The creator of the cult Australian movie Stone, Sandy Harbutt, will be guest speaker at Pics & Flicks’ first screening for the year.
He moved to the South Coast 15 years ago, living at Werri, Gerroa and now Gerringong. Many who recognise him as a local will be unaware of his contribution to a new era of Australian film making.
“Stone was released in 1974 at a time when Australia was still drafting 18 year olds who couldn’t vote to fight in Vietnam,” says Sandy.
“It is about an outlaw motorcycle gang of Vietnam veterans that are alienated from the society that sent them to war.
“It was the first film to tackle the ramifications of the war on the veterans, that are still evident to this day.
“No-one was expecting it.
“It sprang from the counter culture and I refused to have it compromised.”
He says that while the critics didn’t like it, Stone had a huge box office from the start which made it the first commercially successful drama of the new era.
“The only two that made a profit before that were Barry McKenzie and Alvin Purple.”
Drawing on experience gained in advertising (working for Bryce Courtney) and as an actor at Crawford Productions, Sandy wrote, directed and produced the film – his first – as well as starring in it as the bikie gang leader.
“I took the best bits of what I learnt and we ended up using 35mm film almost like 16mm,” he says.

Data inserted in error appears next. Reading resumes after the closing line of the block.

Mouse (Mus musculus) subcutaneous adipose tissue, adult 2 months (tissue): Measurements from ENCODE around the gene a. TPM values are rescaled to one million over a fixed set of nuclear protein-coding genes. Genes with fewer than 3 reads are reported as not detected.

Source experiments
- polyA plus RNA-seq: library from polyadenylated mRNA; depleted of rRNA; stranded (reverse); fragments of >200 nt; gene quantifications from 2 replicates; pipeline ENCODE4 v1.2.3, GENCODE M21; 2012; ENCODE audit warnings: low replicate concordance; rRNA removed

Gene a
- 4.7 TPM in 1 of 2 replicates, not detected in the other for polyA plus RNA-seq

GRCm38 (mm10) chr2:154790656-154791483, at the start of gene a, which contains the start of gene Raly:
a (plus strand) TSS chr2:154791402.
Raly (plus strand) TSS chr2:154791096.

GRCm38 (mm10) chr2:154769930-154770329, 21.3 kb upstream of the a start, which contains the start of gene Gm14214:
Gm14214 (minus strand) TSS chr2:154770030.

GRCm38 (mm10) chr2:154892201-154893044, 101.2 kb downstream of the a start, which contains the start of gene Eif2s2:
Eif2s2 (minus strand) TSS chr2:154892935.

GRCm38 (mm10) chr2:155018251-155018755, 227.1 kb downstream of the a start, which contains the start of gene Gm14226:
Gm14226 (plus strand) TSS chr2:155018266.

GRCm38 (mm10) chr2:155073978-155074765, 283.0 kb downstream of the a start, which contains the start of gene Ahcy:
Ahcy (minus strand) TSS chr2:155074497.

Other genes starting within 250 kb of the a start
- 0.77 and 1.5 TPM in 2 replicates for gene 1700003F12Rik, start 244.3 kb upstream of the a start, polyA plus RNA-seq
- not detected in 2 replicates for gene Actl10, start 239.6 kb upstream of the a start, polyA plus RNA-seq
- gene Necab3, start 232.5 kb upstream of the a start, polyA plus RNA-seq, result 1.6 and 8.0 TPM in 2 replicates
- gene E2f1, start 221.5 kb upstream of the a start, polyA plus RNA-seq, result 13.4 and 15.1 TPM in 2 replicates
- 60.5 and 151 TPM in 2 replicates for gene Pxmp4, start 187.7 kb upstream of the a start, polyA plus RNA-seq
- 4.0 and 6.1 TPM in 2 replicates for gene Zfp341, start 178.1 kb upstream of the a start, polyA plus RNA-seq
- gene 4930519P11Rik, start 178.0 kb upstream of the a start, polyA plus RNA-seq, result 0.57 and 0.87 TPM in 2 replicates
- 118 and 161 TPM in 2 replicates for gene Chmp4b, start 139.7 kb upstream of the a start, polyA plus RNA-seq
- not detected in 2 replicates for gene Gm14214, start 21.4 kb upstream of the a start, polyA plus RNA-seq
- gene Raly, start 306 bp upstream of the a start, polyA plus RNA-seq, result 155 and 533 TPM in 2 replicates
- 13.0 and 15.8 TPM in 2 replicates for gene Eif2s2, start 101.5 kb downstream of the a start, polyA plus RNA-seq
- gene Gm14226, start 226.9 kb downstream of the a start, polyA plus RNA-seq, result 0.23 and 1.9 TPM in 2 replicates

Widely regarded as the inspiration for Mad Max, the film continues to gain praise. In the documentary, Not Quite Hollywood, Quentin Tarantino outs himself as a fan, enthusing about his admiration for the film.
The acting credits for Stone include now household names such as Bill Hunter, Helen Morse, Rebecca Gillings, Gary McDonald and Drew Forsythe. Ken Shorter played the lead role of Stone.
Sandy will speak after the screening about the film, its making and the social context of the era.
Despite living close by for so long, it will be the first Pics & Flicks he as attended.
Details: Friday 7 February, Gerringong Town Hall.
Doors open 7.20pm, with the film starting at 8pm. Tickets $10 at the door. Multi-movie passes and annual memberships are also available. The movie remains R rated.